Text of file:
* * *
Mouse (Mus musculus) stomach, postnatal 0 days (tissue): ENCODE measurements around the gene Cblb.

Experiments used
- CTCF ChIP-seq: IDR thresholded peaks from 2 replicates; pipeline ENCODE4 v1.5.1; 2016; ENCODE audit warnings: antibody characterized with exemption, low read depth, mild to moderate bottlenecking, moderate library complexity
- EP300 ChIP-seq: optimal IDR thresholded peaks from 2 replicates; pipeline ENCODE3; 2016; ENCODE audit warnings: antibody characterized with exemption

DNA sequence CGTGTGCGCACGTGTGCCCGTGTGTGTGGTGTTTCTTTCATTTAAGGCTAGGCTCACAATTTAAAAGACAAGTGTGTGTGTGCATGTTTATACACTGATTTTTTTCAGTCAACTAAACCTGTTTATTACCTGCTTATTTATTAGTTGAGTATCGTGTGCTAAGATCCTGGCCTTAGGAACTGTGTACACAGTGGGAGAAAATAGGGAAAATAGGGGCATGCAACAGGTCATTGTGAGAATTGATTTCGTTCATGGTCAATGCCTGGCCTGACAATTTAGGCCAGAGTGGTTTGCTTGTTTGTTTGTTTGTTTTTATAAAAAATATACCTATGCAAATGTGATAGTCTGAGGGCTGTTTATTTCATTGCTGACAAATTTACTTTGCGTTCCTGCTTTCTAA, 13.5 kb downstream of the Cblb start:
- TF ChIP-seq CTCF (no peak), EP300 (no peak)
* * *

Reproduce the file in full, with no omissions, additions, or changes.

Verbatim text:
Mouse (Mus musculus) stomach, postnatal 0 days (tissue): ENCODE measurements around the gene Cblb.

Experiments used
- CTCF ChIP-seq: IDR thresholded peaks from 2 replicates; pipeline ENCODE4 v1.5.1; 2016; ENCODE audit warnings: antibody characterized with exemption, low read depth, mild to moderate bottlenecking, moderate library complexity
- EP300 ChIP-seq: optimal IDR thresholded peaks from 2 replicates; pipeline ENCODE3; 2016; ENCODE audit warnings: antibody characterized with exemption

DNA sequence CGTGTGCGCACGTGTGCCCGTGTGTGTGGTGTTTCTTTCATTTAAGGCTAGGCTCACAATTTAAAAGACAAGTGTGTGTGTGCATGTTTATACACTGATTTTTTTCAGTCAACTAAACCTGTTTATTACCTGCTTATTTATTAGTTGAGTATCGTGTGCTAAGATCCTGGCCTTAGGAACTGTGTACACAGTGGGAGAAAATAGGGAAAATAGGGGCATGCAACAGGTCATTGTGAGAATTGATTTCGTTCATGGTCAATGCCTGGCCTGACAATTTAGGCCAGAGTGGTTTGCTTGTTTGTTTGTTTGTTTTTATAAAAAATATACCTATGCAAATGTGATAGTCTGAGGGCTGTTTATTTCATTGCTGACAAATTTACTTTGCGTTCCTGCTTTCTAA, 13.5 kb downstream of the Cblb start:
- TF ChIP-seq CTCF (no peak), EP300 (no peak)